A couple weekends back we drove to Michigan to attend my cousin’s graduation party (known as an ‘Open House’ in those parts). We spent most of our days either watching crappy reality tv, shopping at Meijer, playing with my cousin’s dog, Ari, and her two bad kitties, and hanging out on the deck huddled around the electric mosquito repeller, eating whatever Sly cooked for us.
And then of course there was my cousin’s open house which nearly rivaled our wedding with its tent of catered food, a three-tiered cake, a photo booth, a sacrificial pinata, paddle boats, and to top it all off, a bouncy house. After watching the kids behead the donkey pinata and after stuffing our bellies with tacos and more cake than I have ever eaten in my life, we decided to take the paddle boat out on the lake and watch the sun set behind the trees.
As for the rest of the evening — lets just say there were a bunch of teen-aged kids, fresh out of high school, hanging out by the lake…and… well I’ll just let my cousins tell you the rest of that story.
We had lots of fun: eating way more than we should, getting fro-yo with my cousin, learning about “bombsicles,” and of course, just seeing and being with family.
For me, summer will always be this lake. It’s where I learned to swim (or at least watched my sister learn to swim since I refused to put my head under water for the longest time). It’s where I dug for worms and learned to fish with my Uncle and my Dad, both gone now. It’s where I tried to show off some stupid ice skating moves and fell flat on my face while everyone was watching. It’s where my brother was stung by a wasp for the first time and came screaming at the top of his lungs out of the wild blackberry patch. It’s where my sister and I would tell scary stories at night, sleeping in the downstairs den with all the windows and screen doors open, hoping for the slightest of summer breezes to relieve us of the Summer heat. It’s me and my sister in over-sized tie-dyed shirts, too-short shorts and tragically tangled hair riding old bikes with leaky tires to downtown Main Street to buy 25c a scoop ice cream and pick up stacks of book from the library.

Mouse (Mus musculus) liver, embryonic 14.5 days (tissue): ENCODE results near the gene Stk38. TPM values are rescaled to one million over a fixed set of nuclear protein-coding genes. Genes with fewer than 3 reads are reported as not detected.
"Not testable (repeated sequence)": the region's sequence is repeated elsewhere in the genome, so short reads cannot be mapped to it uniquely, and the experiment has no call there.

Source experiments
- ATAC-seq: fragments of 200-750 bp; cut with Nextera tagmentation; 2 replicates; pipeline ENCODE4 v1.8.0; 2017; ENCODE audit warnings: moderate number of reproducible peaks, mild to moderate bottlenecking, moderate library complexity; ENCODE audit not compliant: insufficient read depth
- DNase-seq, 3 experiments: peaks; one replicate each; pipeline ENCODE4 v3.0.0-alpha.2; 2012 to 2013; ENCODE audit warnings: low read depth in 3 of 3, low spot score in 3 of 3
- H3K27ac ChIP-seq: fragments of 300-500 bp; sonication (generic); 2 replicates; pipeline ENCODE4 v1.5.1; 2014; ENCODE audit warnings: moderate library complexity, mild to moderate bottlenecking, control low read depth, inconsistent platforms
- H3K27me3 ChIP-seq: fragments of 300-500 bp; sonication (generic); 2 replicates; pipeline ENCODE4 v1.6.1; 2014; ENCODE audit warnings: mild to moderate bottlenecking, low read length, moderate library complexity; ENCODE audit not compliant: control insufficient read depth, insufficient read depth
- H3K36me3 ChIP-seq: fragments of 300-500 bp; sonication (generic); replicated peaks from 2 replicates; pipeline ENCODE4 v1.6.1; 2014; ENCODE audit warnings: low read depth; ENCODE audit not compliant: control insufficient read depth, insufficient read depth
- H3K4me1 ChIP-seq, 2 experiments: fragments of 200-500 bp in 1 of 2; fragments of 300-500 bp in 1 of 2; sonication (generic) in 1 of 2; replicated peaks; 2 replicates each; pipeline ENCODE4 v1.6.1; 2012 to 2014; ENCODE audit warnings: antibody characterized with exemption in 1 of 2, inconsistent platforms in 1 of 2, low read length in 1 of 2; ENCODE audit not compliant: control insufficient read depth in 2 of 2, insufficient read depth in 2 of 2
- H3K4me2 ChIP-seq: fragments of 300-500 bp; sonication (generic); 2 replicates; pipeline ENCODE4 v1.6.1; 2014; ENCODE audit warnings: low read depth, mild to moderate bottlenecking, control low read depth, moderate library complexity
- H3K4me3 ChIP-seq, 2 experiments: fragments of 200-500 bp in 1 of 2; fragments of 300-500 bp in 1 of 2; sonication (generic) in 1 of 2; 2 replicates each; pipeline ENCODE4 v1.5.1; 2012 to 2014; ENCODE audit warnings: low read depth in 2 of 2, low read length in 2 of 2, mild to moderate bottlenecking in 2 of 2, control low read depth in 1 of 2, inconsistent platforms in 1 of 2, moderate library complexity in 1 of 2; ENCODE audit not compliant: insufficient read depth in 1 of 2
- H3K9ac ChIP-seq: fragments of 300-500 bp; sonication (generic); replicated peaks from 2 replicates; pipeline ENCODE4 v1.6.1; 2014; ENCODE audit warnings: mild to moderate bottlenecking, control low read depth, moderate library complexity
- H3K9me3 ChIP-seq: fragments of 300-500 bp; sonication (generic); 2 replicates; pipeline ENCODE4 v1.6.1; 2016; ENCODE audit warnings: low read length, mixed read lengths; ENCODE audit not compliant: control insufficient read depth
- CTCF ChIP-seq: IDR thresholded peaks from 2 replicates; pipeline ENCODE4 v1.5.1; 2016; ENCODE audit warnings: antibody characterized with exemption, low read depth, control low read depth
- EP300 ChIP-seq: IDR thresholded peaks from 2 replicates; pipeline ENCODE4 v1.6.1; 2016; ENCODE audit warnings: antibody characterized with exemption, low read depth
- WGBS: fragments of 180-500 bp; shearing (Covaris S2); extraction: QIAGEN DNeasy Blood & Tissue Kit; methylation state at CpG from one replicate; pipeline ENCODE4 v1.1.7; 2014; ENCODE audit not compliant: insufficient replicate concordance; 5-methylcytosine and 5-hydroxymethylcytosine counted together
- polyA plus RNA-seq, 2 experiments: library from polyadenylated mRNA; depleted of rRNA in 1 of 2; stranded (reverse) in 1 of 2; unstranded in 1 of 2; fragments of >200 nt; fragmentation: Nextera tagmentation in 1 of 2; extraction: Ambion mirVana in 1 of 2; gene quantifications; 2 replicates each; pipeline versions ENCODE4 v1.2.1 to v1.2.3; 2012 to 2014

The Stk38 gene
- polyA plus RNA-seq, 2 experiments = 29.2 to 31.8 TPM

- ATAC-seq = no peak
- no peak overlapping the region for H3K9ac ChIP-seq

It’s where we spent most our summers growing up, and as we have moved from city to city, place to place, house to house, it has been the one constant — the place that has always been there — the backdrop to so many family memories old and new. I hope that one day, if we ever have kids that they have the chance to spend summers by the lake.